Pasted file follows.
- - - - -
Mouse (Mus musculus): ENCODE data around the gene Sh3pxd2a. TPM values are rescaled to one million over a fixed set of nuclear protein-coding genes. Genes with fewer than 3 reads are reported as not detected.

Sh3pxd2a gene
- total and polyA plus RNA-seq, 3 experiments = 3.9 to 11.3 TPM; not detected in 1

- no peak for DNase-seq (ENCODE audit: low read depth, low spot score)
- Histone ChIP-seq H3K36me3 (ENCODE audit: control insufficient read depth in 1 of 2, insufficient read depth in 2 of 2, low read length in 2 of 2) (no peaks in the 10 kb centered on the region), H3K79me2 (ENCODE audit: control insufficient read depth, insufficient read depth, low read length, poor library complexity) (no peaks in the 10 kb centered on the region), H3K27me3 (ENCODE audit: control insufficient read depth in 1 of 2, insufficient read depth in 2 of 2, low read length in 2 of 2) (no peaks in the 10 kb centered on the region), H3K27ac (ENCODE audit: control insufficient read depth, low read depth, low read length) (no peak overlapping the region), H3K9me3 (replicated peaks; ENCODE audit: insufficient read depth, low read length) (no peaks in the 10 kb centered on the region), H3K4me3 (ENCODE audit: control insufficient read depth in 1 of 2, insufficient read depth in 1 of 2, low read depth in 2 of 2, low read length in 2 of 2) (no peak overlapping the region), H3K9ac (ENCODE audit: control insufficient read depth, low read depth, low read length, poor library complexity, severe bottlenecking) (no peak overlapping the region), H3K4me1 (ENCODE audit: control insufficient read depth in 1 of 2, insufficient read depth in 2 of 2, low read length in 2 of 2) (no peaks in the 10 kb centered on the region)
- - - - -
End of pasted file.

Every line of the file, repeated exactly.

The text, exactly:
Mouse (Mus musculus): ENCODE data around the gene Sh3pxd2a. TPM values are rescaled to one million over a fixed set of nuclear protein-coding genes. Genes with fewer than 3 reads are reported as not detected.

Sh3pxd2a gene
- total and polyA plus RNA-seq, 3 experiments = 3.9 to 11.3 TPM; not detected in 1

- no peak for DNase-seq (ENCODE audit: low read depth, low spot score)
- Histone ChIP-seq H3K36me3 (ENCODE audit: control insufficient read depth in 1 of 2, insufficient read depth in 2 of 2, low read length in 2 of 2) (no peaks in the 10 kb centered on the region), H3K79me2 (ENCODE audit: control insufficient read depth, insufficient read depth, low read length, poor library complexity) (no peaks in the 10 kb centered on the region), H3K27me3 (ENCODE audit: control insufficient read depth in 1 of 2, insufficient read depth in 2 of 2, low read length in 2 of 2) (no peaks in the 10 kb centered on the region), H3K27ac (ENCODE audit: control insufficient read depth, low read depth, low read length) (no peak overlapping the region), H3K9me3 (replicated peaks; ENCODE audit: insufficient read depth, low read length) (no peaks in the 10 kb centered on the region), H3K4me3 (ENCODE audit: control insufficient read depth in 1 of 2, insufficient read depth in 1 of 2, low read depth in 2 of 2, low read length in 2 of 2) (no peak overlapping the region), H3K9ac (ENCODE audit: control insufficient read depth, low read depth, low read length, poor library complexity, severe bottlenecking) (no peak overlapping the region), H3K4me1 (ENCODE audit: control insufficient read depth in 1 of 2, insufficient read depth in 2 of 2, low read length in 2 of 2) (no peaks in the 10 kb centered on the region)